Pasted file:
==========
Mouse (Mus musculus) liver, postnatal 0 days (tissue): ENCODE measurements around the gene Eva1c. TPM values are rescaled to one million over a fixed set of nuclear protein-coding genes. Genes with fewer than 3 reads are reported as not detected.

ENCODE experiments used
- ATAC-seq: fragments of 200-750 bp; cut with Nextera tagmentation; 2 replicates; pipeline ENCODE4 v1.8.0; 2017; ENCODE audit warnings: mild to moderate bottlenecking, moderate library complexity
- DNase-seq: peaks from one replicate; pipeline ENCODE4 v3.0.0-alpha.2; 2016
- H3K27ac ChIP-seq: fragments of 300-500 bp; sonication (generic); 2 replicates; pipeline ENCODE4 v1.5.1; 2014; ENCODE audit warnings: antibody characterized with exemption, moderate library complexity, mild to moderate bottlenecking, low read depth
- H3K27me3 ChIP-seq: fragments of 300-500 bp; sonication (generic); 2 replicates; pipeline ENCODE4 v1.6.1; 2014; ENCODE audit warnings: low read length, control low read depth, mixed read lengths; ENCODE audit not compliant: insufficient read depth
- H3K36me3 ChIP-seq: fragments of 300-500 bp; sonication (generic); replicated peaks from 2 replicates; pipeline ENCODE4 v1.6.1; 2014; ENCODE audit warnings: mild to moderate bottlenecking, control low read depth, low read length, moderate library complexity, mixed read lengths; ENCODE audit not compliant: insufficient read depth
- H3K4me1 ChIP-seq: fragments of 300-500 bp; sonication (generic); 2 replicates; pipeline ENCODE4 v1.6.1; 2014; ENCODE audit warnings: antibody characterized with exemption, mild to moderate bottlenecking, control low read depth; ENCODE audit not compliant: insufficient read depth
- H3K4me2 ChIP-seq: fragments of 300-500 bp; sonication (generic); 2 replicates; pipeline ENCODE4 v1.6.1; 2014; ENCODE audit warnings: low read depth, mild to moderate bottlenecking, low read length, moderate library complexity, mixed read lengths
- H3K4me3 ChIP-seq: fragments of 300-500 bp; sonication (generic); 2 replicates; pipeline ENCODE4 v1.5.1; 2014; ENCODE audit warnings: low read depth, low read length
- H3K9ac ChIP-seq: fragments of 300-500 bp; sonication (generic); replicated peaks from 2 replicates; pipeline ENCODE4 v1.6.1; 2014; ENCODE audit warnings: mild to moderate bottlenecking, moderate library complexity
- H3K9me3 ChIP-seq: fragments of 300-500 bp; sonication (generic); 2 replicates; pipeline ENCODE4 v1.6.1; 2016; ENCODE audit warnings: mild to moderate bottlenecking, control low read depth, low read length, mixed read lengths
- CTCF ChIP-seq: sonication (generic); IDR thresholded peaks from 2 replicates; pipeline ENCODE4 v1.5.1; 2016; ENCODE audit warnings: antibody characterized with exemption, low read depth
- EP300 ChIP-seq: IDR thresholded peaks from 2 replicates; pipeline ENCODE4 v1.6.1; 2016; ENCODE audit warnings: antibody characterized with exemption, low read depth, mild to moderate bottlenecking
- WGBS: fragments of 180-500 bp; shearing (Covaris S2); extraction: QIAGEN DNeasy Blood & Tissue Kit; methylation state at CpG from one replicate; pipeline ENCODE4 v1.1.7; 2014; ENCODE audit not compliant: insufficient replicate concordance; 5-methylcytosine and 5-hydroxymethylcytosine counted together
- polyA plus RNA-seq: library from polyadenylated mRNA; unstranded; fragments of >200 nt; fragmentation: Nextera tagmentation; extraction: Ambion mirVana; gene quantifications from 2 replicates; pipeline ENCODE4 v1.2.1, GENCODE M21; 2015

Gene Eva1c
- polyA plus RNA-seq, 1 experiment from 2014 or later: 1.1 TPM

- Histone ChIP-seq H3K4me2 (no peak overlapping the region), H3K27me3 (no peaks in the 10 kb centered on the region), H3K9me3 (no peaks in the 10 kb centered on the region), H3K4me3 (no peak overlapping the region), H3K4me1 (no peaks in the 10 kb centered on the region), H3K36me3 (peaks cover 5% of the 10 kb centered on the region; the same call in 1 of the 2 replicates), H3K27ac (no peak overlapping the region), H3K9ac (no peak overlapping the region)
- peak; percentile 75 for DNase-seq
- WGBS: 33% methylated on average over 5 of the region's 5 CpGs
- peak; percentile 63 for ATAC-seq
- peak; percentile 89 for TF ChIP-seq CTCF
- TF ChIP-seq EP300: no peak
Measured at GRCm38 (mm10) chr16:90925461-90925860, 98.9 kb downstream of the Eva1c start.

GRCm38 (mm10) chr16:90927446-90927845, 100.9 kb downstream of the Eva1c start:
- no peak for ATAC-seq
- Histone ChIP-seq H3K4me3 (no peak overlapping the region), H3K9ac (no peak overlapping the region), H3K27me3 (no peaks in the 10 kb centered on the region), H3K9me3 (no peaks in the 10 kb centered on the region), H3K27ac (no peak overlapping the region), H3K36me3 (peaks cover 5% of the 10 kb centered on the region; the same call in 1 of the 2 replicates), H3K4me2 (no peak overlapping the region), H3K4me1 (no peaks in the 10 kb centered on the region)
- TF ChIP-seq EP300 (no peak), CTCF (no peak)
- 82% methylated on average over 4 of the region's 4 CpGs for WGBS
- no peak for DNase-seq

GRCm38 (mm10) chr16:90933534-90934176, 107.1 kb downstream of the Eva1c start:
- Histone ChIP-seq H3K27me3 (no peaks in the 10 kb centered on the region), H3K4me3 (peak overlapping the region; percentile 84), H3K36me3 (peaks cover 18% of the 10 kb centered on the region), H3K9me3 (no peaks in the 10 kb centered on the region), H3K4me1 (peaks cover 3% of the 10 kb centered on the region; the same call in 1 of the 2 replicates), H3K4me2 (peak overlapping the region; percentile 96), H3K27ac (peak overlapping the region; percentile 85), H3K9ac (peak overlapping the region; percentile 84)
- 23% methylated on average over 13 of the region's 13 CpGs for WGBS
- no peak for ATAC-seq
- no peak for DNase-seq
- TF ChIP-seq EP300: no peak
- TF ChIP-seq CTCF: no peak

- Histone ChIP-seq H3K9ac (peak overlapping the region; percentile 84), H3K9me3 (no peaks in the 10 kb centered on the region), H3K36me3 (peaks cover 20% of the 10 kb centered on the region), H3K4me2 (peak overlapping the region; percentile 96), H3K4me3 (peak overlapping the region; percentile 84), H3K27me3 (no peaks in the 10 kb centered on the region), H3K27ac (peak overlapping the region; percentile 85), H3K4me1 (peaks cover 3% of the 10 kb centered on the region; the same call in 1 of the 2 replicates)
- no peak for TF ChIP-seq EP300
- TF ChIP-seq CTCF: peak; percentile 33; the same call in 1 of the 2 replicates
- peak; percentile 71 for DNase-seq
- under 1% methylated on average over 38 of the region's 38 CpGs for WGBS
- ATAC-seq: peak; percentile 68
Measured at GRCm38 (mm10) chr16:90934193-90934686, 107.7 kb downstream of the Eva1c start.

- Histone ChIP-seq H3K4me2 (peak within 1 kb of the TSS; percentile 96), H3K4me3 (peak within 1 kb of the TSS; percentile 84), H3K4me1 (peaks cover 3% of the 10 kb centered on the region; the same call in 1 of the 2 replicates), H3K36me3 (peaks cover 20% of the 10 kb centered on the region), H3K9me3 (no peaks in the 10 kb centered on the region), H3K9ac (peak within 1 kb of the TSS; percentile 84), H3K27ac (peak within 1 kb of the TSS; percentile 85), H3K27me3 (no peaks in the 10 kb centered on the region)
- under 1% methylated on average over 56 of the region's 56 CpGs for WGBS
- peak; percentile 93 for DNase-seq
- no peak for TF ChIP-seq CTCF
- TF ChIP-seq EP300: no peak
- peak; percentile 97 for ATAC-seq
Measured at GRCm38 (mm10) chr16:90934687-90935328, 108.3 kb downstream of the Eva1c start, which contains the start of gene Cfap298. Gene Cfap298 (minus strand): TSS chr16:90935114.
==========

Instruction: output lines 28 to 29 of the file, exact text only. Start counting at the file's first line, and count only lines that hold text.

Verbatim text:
- Histone ChIP-seq H3K4me3 (no peak overlapping the region), H3K9ac (no peak overlapping the region), H3K27me3 (no peaks in the 10 kb centered on the region), H3K9me3 (no peaks in the 10 kb centered on the region), H3K27ac (no peak overlapping the region), H3K36me3 (peaks cover 5% of the 10 kb centered on the region; the same call in 1 of the 2 replicates), H3K4me2 (no peak overlapping the region), H3K4me1 (no peaks in the 10 kb centered on the region)
- TF ChIP-seq EP300 (no peak), CTCF (no peak)